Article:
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I like the painting.  I'll do some guided meditations at bedtime a fair bit of the time.  I probably should have tried one of my 10-20 minute yoga videos to see if that helped.  I think boredom also doesn't do well for my thoughts.

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When I'm really depressed, I can barely go to work, buy and prepare food, etc. when my pdoc told me to get active and I'd feel better, it was like telling me to flap my wings and fly or something. If I could do things, I would, that was the whole problem. No, somehow forcing myself to do things was not usually possible, and didn't make me feel better. That was very much the nature of my depression. I felt like a swan trying to swim through a thick mud, not going anywhere. I guess there are different forms of depression, I wish I could have been more active, or that it had helped. 

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I hear you sugarsugar.  When I'm at my absolutely lowest...really deep depression...I can't manage to do anything other than the absolute basics and there are days those are questionable.  When at my lowest, getting up, showering, getting something food-wise into me, and getting out the door to hopefully make it through a day at work is a monumental task.  (And at my absolute worst, I can't manage the work part of things at all.)

I think I might have landed in the mild-ish depression category...I'm reading the Bipolar Disorder Survival Guide, and the author lists mild, moderate, and severe.  I think the DSM does also but I don't know their criteria or guidance.  His was that you can make it through life somewhat but still have symptoms.  I'm in a PHP right now, so my "making it through life" is very, very loosely defined.  I'm looking at work next week, but that's only two days out of the week for now.  But I currently do better if I stay doing things.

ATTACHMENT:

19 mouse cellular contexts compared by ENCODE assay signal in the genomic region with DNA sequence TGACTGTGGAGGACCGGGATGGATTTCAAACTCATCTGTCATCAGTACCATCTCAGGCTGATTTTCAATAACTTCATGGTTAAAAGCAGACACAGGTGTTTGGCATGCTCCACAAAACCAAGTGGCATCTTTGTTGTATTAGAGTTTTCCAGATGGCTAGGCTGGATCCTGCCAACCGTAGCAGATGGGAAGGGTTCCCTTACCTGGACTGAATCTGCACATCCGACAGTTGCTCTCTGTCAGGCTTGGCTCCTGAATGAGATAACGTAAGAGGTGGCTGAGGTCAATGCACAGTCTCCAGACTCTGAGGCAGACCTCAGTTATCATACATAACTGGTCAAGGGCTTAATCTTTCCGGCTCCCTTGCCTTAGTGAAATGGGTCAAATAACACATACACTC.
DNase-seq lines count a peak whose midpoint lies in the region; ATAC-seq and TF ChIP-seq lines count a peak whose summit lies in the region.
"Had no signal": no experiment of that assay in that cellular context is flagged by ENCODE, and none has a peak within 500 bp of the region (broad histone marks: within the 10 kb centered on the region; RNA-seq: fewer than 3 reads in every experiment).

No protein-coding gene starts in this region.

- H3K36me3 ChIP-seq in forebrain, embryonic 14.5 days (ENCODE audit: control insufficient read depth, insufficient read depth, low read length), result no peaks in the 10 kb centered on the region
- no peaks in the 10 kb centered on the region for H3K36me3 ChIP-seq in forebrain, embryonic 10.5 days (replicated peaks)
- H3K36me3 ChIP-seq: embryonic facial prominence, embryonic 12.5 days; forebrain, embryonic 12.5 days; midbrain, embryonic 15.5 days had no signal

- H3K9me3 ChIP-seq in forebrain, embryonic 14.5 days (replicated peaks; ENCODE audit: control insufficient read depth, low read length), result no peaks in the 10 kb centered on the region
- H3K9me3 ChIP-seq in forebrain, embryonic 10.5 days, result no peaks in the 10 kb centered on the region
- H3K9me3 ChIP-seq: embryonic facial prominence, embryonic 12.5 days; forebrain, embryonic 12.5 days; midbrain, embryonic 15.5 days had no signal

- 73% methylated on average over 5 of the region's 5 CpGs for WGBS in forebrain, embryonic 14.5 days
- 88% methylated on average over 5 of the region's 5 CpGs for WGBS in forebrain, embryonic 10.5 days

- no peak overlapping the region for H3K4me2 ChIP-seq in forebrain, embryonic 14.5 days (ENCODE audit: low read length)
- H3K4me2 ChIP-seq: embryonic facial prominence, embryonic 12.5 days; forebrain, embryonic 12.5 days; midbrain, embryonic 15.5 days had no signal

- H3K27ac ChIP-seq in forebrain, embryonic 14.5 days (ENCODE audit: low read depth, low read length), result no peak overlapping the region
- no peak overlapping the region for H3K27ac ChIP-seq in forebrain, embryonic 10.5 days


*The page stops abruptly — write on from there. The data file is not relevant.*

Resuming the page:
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My feelings on this are mixed. No matter how ruthlessly depressed I am I continue doing all the daily things people are supposed to do-I get the groceries, walk the dogs, shower, etc.-but in a way it makes me feel truly insane. I can hear and feel the gibbering, slavering voice of the depression in my head, telling me I'm worthless, tainted, inhuman, even the voice that drags on me to kill myself...and I can't understand why I'm doing all the things I'm doing. I can't understand why I'm not facedown on the floor screaming. 

But doing it this way has kept me out of the hospital for a lot of years. 

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I have a tendency to crash following a busy day.  Sometimes when I'm extra anxious or feeling down, i have to evaluate each activity on whether it will make it better or send me down the rabbit hole. 

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I become really non-functional when I'm depressed. I isolate, ignore, and neglect everything and everyone. I mean, to a really severe degree. It's not good. My depressive episodes used to end of their own accord, but that stopped happening, and now I require medical intervention or the appearance of a manic episode to get me out of the funk.